Saturday, September 5, 2009

Symbolic versus Connectionist Simulation

While happily trying to learn Soar due to my quest for my own simulated student, I came across Allen Newell's statement that:

"The final risk [to unified theories of cognition] is the rising tide of connectionism, which is showing signs of sweeping over all cognitive science of the moment. The excitement is palpable--we are all hot on the trail of whether neuroscience and th cognitive world can finally be brought together. That is indeed an exciting prospect. But my message relates to symbolic architectures and all the other good things that connectionism sees as the conceptual frame to overthrow. So the final risk is that my timing is terrible. John Anderson had it right when he wrote his book on the architecture of human cognition for publication in 1983. It is too late now. (1994)"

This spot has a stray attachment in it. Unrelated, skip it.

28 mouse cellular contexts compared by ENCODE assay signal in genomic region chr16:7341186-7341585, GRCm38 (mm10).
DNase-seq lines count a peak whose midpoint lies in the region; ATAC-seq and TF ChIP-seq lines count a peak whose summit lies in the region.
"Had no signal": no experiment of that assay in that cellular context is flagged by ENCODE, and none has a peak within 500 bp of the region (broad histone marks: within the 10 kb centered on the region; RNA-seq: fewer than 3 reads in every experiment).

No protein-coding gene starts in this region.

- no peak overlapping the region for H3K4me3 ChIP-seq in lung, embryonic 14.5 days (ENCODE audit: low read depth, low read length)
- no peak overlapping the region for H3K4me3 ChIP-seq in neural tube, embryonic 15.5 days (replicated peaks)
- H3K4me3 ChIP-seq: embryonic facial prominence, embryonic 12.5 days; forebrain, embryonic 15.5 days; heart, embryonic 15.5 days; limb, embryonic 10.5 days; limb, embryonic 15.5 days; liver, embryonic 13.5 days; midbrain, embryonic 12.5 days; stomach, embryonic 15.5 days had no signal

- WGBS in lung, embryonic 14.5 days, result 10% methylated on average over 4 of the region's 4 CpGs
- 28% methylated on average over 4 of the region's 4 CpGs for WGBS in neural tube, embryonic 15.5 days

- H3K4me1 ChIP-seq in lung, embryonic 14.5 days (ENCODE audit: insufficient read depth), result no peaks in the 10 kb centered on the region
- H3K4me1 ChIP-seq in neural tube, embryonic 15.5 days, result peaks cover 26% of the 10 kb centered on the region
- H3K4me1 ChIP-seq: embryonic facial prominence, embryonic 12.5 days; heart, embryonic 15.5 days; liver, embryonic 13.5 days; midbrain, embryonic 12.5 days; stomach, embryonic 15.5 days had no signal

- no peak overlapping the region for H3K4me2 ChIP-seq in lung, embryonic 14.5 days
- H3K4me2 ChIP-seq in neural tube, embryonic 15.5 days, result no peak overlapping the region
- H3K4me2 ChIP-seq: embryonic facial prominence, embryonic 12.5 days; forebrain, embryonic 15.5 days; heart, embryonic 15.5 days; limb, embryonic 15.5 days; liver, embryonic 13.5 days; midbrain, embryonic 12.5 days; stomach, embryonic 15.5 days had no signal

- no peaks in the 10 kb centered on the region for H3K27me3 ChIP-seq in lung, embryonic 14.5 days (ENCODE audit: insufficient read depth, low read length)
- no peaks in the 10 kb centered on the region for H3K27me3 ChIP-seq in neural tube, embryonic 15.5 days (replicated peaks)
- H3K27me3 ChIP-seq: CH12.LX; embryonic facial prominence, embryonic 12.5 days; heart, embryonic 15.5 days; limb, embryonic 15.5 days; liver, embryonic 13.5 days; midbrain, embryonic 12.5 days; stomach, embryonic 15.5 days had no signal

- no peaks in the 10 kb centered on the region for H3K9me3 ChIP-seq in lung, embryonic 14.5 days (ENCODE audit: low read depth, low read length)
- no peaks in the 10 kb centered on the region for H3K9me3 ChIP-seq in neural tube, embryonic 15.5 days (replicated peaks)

My heart sank when I realized I wasn't paying attention to the issue of symbolic cognitive science and connectionist cognitive science. The fact is that connectivism appear to be siding with connectionist. And here I am fiddling with a symbolic cognitive architecture, Soar. I had to look for a connectivist i.e. neural network simulation tool, and found emergent. The question is whether emergent can be used to build a simulated student. It looks so daunting, and appears to be rooted in computational simulations.


Newell, A. (1994). Unified theories of cognition. USA: Harvard University.

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